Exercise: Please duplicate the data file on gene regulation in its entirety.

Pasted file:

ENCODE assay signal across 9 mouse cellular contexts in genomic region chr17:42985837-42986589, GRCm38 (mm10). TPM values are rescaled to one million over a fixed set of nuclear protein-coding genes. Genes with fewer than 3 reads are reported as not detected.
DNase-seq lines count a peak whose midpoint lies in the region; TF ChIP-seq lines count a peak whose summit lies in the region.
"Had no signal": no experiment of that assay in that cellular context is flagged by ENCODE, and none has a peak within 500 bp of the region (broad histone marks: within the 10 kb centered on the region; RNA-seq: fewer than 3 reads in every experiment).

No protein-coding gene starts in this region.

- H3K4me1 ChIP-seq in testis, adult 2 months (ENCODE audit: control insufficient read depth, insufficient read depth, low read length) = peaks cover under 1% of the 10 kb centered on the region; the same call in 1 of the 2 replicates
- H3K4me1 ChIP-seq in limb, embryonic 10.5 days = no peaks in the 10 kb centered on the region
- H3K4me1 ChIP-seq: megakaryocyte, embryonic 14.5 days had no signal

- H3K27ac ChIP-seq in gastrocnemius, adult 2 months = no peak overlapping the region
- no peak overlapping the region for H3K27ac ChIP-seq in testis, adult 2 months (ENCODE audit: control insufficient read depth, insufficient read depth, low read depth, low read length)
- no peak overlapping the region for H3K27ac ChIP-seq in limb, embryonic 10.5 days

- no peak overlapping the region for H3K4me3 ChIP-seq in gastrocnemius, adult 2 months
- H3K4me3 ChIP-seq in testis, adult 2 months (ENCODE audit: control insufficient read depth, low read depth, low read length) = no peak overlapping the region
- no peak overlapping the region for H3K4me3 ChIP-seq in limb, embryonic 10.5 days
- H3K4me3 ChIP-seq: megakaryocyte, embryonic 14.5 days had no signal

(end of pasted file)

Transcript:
ENCODE assay signal across 9 mouse cellular contexts in genomic region chr17:42985837-42986589, GRCm38 (mm10). TPM values are rescaled to one million over a fixed set of nuclear protein-coding genes. Genes with fewer than 3 reads are reported as not detected.
DNase-seq lines count a peak whose midpoint lies in the region; TF ChIP-seq lines count a peak whose summit lies in the region.
"Had no signal": no experiment of that assay in that cellular context is flagged by ENCODE, and none has a peak within 500 bp of the region (broad histone marks: within the 10 kb centered on the region; RNA-seq: fewer than 3 reads in every experiment).

No protein-coding gene starts in this region.

- H3K4me1 ChIP-seq in testis, adult 2 months (ENCODE audit: control insufficient read depth, insufficient read depth, low read length) = peaks cover under 1% of the 10 kb centered on the region; the same call in 1 of the 2 replicates
- H3K4me1 ChIP-seq in limb, embryonic 10.5 days = no peaks in the 10 kb centered on the region
- H3K4me1 ChIP-seq: megakaryocyte, embryonic 14.5 days had no signal

- H3K27ac ChIP-seq in gastrocnemius, adult 2 months = no peak overlapping the region
- no peak overlapping the region for H3K27ac ChIP-seq in testis, adult 2 months (ENCODE audit: control insufficient read depth, insufficient read depth, low read depth, low read length)
- no peak overlapping the region for H3K27ac ChIP-seq in limb, embryonic 10.5 days

- no peak overlapping the region for H3K4me3 ChIP-seq in gastrocnemius, adult 2 months
- H3K4me3 ChIP-seq in testis, adult 2 months (ENCODE audit: control insufficient read depth, low read depth, low read length) = no peak overlapping the region
- no peak overlapping the region for H3K4me3 ChIP-seq in limb, embryonic 10.5 days
- H3K4me3 ChIP-seq: megakaryocyte, embryonic 14.5 days had no signal